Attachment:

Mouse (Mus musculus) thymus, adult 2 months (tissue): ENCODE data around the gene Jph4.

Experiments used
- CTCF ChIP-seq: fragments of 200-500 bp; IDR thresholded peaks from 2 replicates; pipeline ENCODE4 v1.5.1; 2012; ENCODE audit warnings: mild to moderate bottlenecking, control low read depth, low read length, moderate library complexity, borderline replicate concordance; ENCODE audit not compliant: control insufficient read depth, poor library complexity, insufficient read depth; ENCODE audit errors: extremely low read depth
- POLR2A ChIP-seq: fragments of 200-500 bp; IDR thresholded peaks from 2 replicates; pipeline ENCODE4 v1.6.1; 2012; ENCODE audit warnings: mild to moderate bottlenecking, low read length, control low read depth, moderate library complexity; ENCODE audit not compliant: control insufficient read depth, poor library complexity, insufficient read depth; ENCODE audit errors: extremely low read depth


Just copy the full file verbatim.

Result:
Mouse (Mus musculus) thymus, adult 2 months (tissue): ENCODE data around the gene Jph4.

Experiments used
- CTCF ChIP-seq: fragments of 200-500 bp; IDR thresholded peaks from 2 replicates; pipeline ENCODE4 v1.5.1; 2012; ENCODE audit warnings: mild to moderate bottlenecking, control low read depth, low read length, moderate library complexity, borderline replicate concordance; ENCODE audit not compliant: control insufficient read depth, poor library complexity, insufficient read depth; ENCODE audit errors: extremely low read depth
- POLR2A ChIP-seq: fragments of 200-500 bp; IDR thresholded peaks from 2 replicates; pipeline ENCODE4 v1.6.1; 2012; ENCODE audit warnings: mild to moderate bottlenecking, low read length, control low read depth, moderate library complexity; ENCODE audit not compliant: control insufficient read depth, poor library complexity, insufficient read depth; ENCODE audit errors: extremely low read depth